Red edge

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Red edge refers to the region of rapid change in reflectance of vegetation in the near infrared range of electromagnetic spectrum. Chlorophyll contained in vegetation absorbs most of the light in the visible part of the spectrum but becomes almost transparent at wavelengths greater than 700 nm. This way, vegetation cellular structure takes its major part in the reflectance because each cell acts like an elementary corner reflector. This effects in that rapid change that can be from 5% to 50% reflectance between 680 nm to 730 nm. For a more detailed explanation and a graph of the photosynthetically active radiation (PAR) spectral region, see the NDVI rationale.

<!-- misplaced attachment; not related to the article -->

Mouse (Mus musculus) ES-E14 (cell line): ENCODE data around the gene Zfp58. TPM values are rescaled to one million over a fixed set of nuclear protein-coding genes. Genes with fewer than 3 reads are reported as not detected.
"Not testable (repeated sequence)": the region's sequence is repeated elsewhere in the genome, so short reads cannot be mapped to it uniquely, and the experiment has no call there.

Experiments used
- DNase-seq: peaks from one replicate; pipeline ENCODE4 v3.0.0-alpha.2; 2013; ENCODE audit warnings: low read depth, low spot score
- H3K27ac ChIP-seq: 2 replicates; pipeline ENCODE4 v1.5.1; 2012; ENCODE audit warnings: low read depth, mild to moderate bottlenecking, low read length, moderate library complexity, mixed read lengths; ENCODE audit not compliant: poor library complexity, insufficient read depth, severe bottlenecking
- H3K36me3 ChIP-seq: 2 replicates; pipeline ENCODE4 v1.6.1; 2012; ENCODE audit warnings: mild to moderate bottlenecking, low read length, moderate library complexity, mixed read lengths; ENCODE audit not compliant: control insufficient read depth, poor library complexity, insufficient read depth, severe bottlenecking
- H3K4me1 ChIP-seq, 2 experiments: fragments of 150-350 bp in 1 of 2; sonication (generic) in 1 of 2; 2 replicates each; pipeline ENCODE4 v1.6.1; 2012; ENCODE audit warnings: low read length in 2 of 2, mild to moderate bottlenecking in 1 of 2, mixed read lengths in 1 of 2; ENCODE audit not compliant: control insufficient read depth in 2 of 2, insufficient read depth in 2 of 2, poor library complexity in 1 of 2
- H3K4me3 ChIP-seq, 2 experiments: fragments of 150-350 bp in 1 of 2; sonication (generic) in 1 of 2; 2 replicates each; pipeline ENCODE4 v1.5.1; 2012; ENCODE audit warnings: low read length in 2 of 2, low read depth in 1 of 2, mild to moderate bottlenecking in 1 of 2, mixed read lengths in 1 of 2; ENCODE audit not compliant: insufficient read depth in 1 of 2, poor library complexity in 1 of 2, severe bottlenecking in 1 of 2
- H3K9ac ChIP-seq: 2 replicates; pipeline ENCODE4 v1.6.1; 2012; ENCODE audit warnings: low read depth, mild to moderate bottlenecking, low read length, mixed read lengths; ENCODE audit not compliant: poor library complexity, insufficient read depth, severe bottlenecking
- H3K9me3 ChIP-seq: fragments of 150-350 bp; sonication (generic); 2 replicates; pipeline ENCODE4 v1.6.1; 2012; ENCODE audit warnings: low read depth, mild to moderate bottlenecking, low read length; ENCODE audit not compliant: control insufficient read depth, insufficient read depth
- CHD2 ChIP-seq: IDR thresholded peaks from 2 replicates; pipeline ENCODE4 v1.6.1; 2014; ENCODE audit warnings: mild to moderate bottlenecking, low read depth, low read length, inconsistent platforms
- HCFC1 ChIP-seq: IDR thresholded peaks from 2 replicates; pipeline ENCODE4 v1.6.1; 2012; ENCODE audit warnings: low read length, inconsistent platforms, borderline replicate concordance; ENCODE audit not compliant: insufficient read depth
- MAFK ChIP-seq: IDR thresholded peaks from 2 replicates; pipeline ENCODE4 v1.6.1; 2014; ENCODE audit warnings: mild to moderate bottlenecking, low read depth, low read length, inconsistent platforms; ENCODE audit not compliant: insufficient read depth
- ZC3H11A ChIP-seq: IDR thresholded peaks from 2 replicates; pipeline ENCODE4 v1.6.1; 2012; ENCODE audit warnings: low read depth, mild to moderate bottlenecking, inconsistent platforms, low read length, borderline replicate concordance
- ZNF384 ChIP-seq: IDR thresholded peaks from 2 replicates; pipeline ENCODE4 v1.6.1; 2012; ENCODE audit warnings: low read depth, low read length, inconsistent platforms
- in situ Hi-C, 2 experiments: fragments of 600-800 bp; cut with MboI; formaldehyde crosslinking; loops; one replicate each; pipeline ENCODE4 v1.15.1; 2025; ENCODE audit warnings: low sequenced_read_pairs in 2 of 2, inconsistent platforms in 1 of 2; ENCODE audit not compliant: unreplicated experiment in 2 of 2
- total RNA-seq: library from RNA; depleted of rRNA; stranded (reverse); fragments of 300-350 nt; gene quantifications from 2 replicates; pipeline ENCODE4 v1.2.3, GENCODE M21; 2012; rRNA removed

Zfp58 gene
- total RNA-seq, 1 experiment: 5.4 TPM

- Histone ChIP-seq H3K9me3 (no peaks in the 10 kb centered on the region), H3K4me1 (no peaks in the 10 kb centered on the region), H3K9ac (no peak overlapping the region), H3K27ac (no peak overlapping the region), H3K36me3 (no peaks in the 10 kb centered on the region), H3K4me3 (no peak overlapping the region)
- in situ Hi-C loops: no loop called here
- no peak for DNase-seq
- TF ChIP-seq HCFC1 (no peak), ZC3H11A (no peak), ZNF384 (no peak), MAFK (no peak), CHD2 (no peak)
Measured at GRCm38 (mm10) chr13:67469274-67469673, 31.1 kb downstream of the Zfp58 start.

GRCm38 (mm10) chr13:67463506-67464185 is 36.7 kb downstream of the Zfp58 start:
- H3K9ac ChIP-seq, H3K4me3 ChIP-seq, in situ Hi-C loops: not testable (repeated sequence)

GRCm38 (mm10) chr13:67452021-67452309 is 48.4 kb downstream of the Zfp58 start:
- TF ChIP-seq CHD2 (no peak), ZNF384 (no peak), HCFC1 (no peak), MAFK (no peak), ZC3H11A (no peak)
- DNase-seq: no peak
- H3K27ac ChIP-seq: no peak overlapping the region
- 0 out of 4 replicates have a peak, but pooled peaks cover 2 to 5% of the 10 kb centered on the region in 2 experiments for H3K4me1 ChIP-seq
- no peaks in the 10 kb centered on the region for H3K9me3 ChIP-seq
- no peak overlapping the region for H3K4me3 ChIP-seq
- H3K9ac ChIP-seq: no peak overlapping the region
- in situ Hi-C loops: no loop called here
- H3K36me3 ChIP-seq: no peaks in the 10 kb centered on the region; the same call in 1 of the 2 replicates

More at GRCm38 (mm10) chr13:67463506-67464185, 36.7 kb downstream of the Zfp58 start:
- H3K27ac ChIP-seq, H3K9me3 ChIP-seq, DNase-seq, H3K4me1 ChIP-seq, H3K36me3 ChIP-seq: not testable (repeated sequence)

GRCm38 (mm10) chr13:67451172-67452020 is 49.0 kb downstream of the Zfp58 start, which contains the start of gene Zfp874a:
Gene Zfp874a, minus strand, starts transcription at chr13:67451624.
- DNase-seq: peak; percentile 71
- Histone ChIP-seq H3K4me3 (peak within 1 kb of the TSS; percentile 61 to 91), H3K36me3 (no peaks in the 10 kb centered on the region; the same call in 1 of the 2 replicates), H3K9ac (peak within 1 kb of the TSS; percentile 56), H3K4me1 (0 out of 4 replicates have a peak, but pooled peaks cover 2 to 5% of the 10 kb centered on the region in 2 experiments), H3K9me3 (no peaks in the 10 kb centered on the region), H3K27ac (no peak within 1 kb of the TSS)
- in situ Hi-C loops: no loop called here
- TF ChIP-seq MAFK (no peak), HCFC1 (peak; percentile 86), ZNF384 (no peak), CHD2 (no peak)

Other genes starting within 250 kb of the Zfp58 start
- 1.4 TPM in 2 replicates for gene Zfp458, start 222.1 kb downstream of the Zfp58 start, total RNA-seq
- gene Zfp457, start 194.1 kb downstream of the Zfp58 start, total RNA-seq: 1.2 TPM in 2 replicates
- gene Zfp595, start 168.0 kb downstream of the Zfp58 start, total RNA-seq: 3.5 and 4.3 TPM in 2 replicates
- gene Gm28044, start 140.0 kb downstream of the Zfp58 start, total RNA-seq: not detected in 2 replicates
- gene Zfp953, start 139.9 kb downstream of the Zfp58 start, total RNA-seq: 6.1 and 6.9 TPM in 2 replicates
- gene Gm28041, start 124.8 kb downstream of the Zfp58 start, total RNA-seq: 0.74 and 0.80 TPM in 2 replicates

The phenomenon accounts for the brightness of foliage in infrared photography and is extensively utilized in the form of so-called vegetation indices (e.g. NDVI). It is used in remote sensing to monitor plant activity, and it has been suggested that it could be useful to detect light-harvesting organisms on distant planets.[1]

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References[edit]

  1. ^ Seager, S.; Turner, E.L.; Schafer, J.; Ford, E.B. (2005). "Vegetation's Red Edge: A Possible Spectroscopic Biosignature of Extraterrestrial Plants". Astrobiology 5 (3): 372–390. arXiv:astro-ph/0503302. Bibcode:2005AsBio...5..372S. doi:10.1089/ast.2005.5.372. PMID 15941381.